Recently I have seen a lot of articles that address the question of whether or not it is worth it for recent high school graduates to receive a college education today. All of the authors bring up different points for why a college education may not be the best choice for many prospective students. Here are some of the most common points that have been addressed.
- 4 million college graduates are currently preforming jobs that do not require a college education. (I am one of them!)
- The average college student will leave college with $20,000 in student loan debt. (Luckily I am not one of them.)
- There is an ongoing debate over whether or not a college education directly prepares someone for the workforce.
We also know that there are thousands of college graduates that are currently not employed at all. So If 4 million college graduates have a job that they did not even need a degree to obtain, why would so many students put themselves into debt that will take years to pay off in order to go to school?
I also agree that college is not the right choice for many high school graduates. And considering only 28% of the country has a Bachelors Degree or higher, it appears many people in this country have also realized college is not for them. But I think that we should change our mindset on what a college education is supposed to do for you, especially in undergrad. I think that if the general population had a better attitude about what college actually is, we would see that college would begin to offer us more opportunities than we realize. A lot of people have misconceptions about what a college education is supposed to provide, and these ideas just aren’t true. Because of this, many people invest a lot more than they should in college, thinking they will get more out of it than they actually do. And becuase of this we wind up reading articles about whether or not college is really worth it.
These are some of the misconceptions (in my opinion) I commonly see about college:
- You go to college because it will make it much easier to find a job.
- You go to college because it will directly prepare you for the workforce and your future job, as long as you major in the field you plan to work for.
- College education= Career, not job. $$$, not $.
All of these ideas have some truth to them for sure. But they are not the whole truth. I think this is the reality:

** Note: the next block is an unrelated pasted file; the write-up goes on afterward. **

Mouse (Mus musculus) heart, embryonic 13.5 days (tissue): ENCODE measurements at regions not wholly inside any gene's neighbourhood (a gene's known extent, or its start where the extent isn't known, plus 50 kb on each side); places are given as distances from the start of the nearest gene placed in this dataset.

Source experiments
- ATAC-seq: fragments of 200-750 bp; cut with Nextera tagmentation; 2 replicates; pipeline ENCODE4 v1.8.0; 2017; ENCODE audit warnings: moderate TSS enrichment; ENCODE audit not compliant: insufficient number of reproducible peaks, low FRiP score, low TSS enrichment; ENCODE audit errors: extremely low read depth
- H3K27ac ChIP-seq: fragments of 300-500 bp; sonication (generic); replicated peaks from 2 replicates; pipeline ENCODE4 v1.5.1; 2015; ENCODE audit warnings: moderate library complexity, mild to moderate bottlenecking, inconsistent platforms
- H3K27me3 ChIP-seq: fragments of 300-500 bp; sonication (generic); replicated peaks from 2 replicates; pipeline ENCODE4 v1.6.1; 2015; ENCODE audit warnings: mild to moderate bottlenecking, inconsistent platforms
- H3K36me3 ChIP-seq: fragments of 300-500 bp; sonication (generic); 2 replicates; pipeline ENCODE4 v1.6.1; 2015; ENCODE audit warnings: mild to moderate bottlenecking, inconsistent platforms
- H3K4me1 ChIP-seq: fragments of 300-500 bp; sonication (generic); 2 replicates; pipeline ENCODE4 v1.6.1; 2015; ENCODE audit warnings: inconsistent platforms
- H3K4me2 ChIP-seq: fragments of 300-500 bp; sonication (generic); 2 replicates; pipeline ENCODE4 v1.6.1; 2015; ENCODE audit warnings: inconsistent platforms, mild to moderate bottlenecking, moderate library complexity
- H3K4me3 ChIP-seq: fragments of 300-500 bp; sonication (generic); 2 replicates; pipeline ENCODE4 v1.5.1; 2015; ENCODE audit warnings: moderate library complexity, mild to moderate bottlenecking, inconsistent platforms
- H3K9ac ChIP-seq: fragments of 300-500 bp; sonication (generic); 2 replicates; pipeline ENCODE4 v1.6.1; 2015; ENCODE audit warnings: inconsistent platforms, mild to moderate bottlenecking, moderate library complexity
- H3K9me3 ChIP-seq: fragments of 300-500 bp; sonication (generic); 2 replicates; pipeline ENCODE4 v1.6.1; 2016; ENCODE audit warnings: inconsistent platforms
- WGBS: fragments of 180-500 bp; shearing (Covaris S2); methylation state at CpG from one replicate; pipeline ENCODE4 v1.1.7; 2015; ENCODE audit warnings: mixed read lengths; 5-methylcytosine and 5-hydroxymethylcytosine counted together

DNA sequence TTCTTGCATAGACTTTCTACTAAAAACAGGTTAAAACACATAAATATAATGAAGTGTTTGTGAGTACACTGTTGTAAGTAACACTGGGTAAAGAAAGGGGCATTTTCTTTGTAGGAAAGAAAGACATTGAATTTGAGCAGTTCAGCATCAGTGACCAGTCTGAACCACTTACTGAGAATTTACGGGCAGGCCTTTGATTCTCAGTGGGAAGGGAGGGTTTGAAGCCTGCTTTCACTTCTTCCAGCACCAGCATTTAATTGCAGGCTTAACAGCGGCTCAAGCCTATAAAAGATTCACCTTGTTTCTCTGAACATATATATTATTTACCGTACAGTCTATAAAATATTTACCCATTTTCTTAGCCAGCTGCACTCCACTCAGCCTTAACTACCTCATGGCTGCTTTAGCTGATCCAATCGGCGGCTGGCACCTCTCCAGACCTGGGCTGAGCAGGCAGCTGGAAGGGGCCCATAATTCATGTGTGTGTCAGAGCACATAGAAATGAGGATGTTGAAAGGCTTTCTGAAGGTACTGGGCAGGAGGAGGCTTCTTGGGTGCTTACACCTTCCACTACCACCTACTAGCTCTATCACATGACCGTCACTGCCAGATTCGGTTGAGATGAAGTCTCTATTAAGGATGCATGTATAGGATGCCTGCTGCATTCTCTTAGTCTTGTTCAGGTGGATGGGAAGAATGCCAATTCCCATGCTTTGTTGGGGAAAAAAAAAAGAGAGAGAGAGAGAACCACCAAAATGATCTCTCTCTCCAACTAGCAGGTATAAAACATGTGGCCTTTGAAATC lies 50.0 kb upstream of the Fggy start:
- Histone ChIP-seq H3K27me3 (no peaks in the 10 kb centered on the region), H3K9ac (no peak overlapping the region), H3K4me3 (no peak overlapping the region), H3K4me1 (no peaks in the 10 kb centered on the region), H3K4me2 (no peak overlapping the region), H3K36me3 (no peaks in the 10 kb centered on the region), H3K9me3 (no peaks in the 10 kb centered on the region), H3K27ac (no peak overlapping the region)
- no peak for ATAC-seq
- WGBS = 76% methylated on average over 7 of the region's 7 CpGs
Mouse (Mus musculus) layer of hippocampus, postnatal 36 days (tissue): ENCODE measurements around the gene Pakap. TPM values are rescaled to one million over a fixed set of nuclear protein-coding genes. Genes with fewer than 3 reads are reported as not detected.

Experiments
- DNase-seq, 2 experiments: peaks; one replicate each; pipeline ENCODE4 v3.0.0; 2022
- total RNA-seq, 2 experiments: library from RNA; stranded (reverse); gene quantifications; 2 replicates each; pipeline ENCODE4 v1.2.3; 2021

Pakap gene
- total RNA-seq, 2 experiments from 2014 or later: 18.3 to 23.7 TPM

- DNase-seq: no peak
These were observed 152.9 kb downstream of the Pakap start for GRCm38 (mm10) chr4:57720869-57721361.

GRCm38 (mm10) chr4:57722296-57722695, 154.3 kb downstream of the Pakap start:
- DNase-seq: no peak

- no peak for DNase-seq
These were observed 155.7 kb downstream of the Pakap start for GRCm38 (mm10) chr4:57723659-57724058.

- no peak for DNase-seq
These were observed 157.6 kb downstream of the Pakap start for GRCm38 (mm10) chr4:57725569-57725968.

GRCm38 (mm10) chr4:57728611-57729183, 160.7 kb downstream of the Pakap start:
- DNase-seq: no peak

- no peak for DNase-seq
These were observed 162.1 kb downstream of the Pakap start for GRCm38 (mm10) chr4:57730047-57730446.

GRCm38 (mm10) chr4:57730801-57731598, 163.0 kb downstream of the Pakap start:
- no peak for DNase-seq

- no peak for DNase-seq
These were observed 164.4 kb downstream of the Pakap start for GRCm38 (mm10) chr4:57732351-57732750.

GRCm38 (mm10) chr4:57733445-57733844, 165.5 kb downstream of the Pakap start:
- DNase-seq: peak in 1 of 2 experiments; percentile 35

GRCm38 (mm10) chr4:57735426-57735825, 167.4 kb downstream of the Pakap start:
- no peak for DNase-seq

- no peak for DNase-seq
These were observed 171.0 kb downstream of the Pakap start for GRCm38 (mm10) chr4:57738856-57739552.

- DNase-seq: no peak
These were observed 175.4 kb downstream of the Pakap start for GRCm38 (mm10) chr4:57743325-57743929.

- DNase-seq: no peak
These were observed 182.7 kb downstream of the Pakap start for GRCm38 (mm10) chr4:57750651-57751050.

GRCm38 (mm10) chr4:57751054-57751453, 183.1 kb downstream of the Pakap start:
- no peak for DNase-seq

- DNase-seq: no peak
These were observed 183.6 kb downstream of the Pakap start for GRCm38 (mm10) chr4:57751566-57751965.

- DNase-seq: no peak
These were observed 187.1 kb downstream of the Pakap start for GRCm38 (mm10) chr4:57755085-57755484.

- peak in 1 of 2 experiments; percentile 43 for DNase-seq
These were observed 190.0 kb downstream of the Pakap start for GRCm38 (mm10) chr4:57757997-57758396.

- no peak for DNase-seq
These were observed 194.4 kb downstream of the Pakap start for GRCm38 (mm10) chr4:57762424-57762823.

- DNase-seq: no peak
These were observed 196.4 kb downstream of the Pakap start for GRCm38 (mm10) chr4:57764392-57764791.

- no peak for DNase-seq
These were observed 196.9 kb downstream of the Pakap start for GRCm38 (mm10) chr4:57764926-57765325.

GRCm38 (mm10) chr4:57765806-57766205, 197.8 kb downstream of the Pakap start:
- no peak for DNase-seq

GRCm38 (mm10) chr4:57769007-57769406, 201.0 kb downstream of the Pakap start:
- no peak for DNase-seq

College is a very important part of your resume. And a good school will offer you a better education. But college is just one step (a large step for sure) on the staircase to getting a job in your dream career field. Just going to college won’t do you much good. While you are there you must go the extra step. Become involved in something, anything, and work on that while in school. Become involved in activities that correlate to your eventual career of choice. Join a campus organization or volunteer your time at a non-profit. Create a blog to post your creative writing and photographs, edit a video on an interesting topic. Internship in a field that interests you. Take something you enjoy and work very hard to show how much it means to you. These activities will mean a great deal more to your future employer than your college transcript. (Assuming your didn’t fail every class.)
If everyone had this mindset, I don’t think we would see as many students with $100,000 in student loan debt (how does that even happen?) and many people would have a difficult time justifying the $50,000 per year tuition bills some of these universities are charging. The price of higher education in this country is something that just doesn’t sit right with me at all. I actually think it is the key reason many people are discussing whether or not college is “worth it.” I went to a state school, and my final tuition bill after 4 years was less than or equal to one year at a private institution. Although I might have missed out on a few connections or benefits, I think you would have difficulty arguing that those students benefited 75% more than me and my classmates.
So even though I may have just insulted higher education and explained that I do not consider college a clear path to gaining a job, I still think that college is a very valuable experience for a lot of people. These are some positive aspects about college that I think are pretty universal:
- You learn to move outside of your comfort zone and live and with people outside of your immediate family.
- You learn how to manage between the extreme freedoms that college provides and demands and work that it requires. (Time management skills, hangover management skills…)
- You discover who you truly are outside of the life that your family and friends created for you.
- For many college is the first time that you realize that education can be empowering and engaging.
These aspects are a lot more abstract then the misconceptions I listed above. I think the honest truth is college is a gamble for many people. College is a time to grow, a time to fail, and a time to succeed before the pressure of “real life.” It teaches you how to make mistakes and create good things before you actually hit the workforce. In essence, I think the college experience is what you are paying for when you send a child to school. It doesn’t guarantee a job, it doesn’t guarantee success. At such high tuition prices these days, this is not what many parents and students with hefty loans want to hear. But although the benefits of college may not be as clear and tangible as many think, I believe a college education is tremendously valuable just the same.